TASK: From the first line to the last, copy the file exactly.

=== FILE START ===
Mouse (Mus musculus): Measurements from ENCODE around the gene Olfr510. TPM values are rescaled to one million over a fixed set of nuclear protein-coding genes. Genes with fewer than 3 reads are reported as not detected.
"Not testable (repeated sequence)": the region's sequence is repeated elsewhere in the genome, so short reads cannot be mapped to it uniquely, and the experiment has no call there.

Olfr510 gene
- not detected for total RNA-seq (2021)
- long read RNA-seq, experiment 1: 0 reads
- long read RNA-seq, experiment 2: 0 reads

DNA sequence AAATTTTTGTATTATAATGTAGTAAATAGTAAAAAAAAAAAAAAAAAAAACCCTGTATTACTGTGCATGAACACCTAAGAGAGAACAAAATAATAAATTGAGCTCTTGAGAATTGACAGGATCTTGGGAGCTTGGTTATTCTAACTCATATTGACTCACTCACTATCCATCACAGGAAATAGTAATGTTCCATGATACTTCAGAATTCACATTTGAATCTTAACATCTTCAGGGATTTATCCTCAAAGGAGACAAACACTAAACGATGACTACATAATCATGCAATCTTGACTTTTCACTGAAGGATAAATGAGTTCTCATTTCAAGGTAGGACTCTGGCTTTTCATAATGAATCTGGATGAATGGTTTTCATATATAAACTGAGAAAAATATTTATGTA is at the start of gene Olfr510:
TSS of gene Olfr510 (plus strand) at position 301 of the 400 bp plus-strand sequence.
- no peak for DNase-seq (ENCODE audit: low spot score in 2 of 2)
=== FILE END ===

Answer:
Mouse (Mus musculus): Measurements from ENCODE around the gene Olfr510. TPM values are rescaled to one million over a fixed set of nuclear protein-coding genes. Genes with fewer than 3 reads are reported as not detected.
"Not testable (repeated sequence)": the region's sequence is repeated elsewhere in the genome, so short reads cannot be mapped to it uniquely, and the experiment has no call there.

Olfr510 gene
- not detected for total RNA-seq (2021)
- long read RNA-seq, experiment 1: 0 reads
- long read RNA-seq, experiment 2: 0 reads

DNA sequence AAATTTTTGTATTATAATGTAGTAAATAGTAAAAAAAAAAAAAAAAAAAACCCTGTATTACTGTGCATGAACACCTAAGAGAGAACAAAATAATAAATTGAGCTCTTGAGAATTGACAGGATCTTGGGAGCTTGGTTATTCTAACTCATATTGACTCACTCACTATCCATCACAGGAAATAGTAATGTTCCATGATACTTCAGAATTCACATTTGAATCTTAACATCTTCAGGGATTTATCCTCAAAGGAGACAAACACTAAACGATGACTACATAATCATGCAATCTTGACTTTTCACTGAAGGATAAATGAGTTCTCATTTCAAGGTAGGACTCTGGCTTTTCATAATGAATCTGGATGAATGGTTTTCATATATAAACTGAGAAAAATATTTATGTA is at the start of gene Olfr510:
TSS of gene Olfr510 (plus strand) at position 301 of the 400 bp plus-strand sequence.
- no peak for DNase-seq (ENCODE audit: low spot score in 2 of 2)